A sexual predator from Michigan lured an Evansville girl into a sexual relationship in 2017.

He took his victim to dinner and movies and showed her “limitless affection,” and he slowly sexualized their relationship, Judge Michael Haakenson said as he passed the man’s sentence Monday.

He had sex with her repeatedly, according to a criminal complaint, and he got her to send him intimate photos and videos of herself.

As part of a plea agreement, charges of child sexual assault were dismissed, but Bryan S. Kind was convicted of three counts of possessing child pornography—the images on his phone.

“This is a case that should be known to parents because this is the case that shows how dangerous social media can be to those underage people who are not yet fully formed in the brain,” Assistant District Attorney Rich Sullivan said.

Sullivan noted research that says brains are not fully developed until people are in their mid-20s.

Kind, now 33, was 31 when he lured the girl when she was 15 and 16, according to criminal complaints.

He was arrested in 2017 after a Janesville hotel worker saw him with the victim in the hotel whirlpool.

Sullivan quoted Kind as defending what he did, saying he met the girl online, and “I thought it would be nice that she had someone to talk to.”

Kind said he then developed feelings for her but didn’t have sex until they had been talking for a year.

He thought she was 16 when they first had sex, and in Michigan the age of consent is 16, Sullivan said.

Sullivan dismissed that explanation, saying Kind is a manipulator. He noted Kind was accused of luring even younger girls in Maryland and Ohio.

Kind’s phone contained 46 “provocative” images of the child in Ohio, Sullivan said.

It contained dozens of similar images and nine videos of the Evansville girl.

Sullivan said the plea agreement spared the victim from having to testify about intimate details in court.

The emotional toll can be great, Sullivan said, telling of victims who have run from his office, vomited or defecated at the prospect of testifying.

“Some people would call that catharsis. I will tell you that in my 11 years doing these cases, it’s actually cruel,” Sullivan said.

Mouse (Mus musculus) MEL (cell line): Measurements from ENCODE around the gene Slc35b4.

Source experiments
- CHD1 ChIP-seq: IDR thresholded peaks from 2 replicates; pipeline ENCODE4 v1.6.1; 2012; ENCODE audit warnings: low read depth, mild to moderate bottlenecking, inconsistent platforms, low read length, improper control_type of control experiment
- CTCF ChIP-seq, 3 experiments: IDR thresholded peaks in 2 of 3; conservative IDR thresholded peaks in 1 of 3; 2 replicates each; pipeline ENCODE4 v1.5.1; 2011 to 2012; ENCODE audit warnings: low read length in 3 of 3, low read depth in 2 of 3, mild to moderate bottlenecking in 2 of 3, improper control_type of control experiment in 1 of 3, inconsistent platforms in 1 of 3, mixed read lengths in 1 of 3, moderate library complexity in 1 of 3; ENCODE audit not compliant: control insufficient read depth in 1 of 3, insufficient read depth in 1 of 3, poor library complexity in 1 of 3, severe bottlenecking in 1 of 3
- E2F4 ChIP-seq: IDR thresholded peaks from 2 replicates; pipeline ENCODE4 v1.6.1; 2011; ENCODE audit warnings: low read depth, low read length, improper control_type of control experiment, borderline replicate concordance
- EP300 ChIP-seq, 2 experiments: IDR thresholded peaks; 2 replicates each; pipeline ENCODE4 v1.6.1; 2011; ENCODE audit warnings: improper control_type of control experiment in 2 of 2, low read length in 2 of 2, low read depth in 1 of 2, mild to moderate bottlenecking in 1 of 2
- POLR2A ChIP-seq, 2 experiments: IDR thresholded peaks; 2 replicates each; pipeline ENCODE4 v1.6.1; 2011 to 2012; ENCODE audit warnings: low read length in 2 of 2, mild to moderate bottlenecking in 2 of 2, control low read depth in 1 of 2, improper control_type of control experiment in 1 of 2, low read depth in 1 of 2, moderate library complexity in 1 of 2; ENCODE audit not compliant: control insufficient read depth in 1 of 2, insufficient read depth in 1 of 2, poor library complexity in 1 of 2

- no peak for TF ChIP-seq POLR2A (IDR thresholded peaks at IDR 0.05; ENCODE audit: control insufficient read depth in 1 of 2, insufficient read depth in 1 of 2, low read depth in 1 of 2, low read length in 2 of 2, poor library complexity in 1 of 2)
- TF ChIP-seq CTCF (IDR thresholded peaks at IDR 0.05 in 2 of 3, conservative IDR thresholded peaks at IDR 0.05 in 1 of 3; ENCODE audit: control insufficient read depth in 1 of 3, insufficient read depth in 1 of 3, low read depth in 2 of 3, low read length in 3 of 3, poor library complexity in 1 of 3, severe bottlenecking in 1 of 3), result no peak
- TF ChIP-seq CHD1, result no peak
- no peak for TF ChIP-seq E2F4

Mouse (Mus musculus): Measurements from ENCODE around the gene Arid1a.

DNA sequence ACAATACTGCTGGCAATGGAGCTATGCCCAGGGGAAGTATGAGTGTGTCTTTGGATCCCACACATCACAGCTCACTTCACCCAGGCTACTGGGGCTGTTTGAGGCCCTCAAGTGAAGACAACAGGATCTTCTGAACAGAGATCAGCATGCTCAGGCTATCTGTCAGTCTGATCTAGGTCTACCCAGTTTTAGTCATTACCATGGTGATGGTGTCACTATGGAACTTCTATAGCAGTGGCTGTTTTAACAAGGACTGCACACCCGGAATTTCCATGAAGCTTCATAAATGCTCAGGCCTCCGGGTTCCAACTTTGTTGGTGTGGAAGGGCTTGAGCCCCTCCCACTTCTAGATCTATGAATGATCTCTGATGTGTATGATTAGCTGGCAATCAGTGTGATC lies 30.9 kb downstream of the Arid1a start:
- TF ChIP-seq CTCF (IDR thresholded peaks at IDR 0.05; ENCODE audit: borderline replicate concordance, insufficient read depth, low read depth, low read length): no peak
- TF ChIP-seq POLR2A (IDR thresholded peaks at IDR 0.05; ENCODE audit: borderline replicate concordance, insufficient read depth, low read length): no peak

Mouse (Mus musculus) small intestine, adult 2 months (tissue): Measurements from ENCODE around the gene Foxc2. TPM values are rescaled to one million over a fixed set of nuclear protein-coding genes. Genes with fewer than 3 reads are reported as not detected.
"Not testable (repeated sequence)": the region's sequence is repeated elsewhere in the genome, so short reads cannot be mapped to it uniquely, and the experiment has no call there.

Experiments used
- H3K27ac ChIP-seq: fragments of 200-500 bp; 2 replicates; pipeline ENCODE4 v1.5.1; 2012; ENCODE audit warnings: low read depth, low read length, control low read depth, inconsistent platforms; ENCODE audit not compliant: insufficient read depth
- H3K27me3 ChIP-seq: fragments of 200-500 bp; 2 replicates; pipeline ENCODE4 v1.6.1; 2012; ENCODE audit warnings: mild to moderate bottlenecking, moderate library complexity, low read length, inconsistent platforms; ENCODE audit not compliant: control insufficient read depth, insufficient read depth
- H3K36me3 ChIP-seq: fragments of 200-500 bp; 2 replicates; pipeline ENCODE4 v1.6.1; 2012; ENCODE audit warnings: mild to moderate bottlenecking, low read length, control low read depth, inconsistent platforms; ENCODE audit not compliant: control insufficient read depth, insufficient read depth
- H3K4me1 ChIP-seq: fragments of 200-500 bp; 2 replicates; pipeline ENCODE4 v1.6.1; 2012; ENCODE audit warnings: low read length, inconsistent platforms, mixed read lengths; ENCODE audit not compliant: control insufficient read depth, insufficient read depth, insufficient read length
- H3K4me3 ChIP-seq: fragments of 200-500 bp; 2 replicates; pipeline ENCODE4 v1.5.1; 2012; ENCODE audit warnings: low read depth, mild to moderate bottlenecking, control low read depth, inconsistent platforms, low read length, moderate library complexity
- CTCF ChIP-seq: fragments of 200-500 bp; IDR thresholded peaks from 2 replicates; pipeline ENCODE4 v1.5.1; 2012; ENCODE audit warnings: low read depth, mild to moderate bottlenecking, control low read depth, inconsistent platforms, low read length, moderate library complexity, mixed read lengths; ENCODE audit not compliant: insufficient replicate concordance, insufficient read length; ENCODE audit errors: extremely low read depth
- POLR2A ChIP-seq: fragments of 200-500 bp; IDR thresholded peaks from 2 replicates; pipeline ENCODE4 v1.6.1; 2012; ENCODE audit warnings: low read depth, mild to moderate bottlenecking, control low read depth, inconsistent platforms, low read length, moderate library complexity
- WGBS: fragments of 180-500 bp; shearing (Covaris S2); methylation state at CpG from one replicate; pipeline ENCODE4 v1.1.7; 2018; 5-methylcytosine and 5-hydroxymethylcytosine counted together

Haakenson referred to reports that Kind was luring another Wisconsin girl at the same time as the local case.

The Ohio and Maryland offenses were going on at the same time in 2015, Haakenson said, and he found that two-faced behavior troubling.

Pro Publica reported that police in Baltimore County, Maryland, investigated Kind for rape of a 13-year-old girl, closing its case a month before he was arrested in Janesville.

Janesville investigators found images of that girl still on Kind’s phone, Sullivan said.

Kind’s Baltimore County case apparently fell through the cracks and was never charged.

Sullivan and Isaacson had recommended four years in prison plus six years of supervision.

Haakenson said he gave great weight to the attorneys’ recommendation, but he said he was “troubled” by what he learned about Kind.

Haakenson imposed a harsher sentence, six years in prison and another six years of extended supervision.

Isaacson said Kind is intelligent, has a supportive family and skills that will help him get a good job coming out of prison, all factors that will help him keep from doing this again.

Kind gave a brief, articulate apology. He said he needed to hear Sullivan’s criticisms and that he is sorry, embarrassed and ashamed.

Sullivan said Kind has 12 previous convictions, including for drugs, identity theft, larceny and writing bad checks.

Haakenson said those cases were mostly or all related to an opiate addiction in Kind’s 20s.

Kind was credited for the 698 days he has spent in the Rock County Jail. Haakenson ordered that he not be eligible for prison programs that could shorten his sentence.

Kind will be on the Wisconsin sexual offender registry for the rest of his life.

Sullivan said his victim also will suffer for the rest of her life: “You can’t unring the bell. You can’t go back and give her her innocence back. She is now, forever, on a different trajectory than she would have been if the defendant had not chosen to come down to Wisconsin to manipulate this young girl.”